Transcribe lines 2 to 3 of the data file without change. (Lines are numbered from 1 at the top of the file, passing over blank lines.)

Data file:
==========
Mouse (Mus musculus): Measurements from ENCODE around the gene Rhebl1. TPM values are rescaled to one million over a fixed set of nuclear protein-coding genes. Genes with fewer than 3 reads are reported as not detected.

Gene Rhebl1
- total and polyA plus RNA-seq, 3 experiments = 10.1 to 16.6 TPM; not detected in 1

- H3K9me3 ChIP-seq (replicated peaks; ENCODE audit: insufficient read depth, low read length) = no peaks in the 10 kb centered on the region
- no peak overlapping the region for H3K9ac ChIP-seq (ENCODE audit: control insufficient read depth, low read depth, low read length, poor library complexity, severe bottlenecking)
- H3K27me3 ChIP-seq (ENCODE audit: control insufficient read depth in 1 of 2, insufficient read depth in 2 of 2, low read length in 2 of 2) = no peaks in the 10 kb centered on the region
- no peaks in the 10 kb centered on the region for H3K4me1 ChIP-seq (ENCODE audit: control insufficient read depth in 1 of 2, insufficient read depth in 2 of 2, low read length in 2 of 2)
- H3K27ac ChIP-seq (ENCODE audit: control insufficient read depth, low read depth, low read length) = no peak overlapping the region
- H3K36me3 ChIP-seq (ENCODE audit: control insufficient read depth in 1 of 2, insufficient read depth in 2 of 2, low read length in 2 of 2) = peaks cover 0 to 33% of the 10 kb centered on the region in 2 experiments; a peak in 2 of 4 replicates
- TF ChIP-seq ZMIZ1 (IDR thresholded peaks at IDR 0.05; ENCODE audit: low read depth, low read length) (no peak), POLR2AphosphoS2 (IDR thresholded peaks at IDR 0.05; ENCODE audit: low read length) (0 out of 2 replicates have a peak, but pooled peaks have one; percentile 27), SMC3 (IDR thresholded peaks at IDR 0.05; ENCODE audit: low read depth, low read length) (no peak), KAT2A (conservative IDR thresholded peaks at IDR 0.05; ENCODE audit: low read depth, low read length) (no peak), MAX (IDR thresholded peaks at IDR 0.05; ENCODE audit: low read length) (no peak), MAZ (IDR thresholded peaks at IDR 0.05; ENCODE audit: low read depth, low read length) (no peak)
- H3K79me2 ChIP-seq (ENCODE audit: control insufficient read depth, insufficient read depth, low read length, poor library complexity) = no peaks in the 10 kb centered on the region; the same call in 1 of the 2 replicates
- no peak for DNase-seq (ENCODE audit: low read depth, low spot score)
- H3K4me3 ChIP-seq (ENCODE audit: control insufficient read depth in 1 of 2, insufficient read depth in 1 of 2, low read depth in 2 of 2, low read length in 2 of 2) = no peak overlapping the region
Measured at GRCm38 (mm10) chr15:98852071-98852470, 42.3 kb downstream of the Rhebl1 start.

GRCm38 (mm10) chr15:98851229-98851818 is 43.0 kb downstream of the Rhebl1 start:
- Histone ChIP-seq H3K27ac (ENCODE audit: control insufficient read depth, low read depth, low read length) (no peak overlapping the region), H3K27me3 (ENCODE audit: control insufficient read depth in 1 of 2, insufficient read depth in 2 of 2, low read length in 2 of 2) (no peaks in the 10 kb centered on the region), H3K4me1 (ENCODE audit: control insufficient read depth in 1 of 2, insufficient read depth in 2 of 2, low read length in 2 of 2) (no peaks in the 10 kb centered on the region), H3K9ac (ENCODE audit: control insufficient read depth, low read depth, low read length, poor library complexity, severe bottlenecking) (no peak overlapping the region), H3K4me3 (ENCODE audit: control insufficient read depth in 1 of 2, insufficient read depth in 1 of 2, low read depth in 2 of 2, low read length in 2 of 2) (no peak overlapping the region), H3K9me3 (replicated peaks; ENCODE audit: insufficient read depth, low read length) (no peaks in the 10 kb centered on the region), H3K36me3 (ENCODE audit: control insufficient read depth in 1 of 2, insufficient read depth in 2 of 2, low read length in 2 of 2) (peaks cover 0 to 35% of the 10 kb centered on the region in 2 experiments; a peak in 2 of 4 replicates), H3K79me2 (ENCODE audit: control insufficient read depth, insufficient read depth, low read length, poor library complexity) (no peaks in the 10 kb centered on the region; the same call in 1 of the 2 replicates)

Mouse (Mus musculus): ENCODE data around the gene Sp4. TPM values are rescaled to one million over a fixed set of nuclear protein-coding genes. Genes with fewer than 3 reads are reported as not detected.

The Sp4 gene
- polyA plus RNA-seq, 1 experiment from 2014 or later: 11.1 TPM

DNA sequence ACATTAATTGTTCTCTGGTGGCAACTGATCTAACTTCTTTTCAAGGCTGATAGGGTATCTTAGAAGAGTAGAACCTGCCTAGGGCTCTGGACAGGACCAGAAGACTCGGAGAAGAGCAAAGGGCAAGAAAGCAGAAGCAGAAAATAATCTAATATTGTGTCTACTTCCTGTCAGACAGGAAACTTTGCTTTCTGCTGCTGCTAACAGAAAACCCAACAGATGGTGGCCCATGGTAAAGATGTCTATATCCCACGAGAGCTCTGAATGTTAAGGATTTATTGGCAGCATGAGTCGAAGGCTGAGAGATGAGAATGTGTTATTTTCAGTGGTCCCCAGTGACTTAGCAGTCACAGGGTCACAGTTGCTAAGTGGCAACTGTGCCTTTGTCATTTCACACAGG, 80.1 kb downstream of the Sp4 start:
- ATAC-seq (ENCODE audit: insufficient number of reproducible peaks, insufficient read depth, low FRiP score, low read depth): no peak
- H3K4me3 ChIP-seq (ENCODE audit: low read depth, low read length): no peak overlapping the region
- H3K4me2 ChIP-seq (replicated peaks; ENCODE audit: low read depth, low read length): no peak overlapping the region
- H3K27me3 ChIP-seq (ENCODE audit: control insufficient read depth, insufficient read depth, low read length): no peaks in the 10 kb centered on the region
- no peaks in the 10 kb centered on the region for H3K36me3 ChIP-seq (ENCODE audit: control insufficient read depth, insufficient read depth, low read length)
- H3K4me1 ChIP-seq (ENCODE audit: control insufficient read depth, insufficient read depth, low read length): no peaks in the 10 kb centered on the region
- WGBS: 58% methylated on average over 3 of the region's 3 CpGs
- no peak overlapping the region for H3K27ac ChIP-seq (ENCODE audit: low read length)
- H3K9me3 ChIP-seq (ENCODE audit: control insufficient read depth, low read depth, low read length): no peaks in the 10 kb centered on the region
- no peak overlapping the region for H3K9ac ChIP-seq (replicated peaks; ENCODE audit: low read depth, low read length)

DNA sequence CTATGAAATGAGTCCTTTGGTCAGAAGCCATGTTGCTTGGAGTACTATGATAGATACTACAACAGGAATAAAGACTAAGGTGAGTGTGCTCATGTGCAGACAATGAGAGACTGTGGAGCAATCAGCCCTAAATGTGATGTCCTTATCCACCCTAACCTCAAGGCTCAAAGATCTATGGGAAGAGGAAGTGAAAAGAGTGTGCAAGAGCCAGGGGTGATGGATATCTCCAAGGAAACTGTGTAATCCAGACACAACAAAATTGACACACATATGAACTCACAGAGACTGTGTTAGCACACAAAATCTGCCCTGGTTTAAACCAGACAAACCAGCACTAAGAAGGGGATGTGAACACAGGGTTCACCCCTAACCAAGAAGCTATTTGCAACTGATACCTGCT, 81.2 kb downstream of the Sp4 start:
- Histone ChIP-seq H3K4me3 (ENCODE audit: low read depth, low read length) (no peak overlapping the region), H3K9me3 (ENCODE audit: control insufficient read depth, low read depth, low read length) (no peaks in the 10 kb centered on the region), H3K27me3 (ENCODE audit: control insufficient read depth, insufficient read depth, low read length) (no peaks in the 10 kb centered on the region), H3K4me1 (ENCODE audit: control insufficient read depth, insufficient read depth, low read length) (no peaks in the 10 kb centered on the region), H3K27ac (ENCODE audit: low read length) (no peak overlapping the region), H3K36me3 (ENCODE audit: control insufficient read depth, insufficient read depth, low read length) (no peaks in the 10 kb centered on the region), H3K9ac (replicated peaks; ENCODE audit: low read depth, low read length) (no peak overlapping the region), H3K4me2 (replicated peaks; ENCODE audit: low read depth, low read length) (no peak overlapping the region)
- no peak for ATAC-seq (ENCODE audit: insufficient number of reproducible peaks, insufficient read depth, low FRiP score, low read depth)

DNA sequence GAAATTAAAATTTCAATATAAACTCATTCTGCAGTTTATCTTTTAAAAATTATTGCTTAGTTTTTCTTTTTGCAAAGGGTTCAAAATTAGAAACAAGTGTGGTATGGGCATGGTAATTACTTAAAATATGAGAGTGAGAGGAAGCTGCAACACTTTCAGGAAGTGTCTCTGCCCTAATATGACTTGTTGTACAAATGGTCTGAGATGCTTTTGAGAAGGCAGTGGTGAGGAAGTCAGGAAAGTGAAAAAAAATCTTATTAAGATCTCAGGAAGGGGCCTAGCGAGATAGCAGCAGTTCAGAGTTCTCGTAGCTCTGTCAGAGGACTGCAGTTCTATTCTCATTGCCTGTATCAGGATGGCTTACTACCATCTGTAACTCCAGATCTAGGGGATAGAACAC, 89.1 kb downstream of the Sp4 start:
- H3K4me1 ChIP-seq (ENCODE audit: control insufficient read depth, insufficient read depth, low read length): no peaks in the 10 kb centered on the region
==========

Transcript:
Gene Rhebl1
- total and polyA plus RNA-seq, 3 experiments = 10.1 to 16.6 TPM; not detected in 1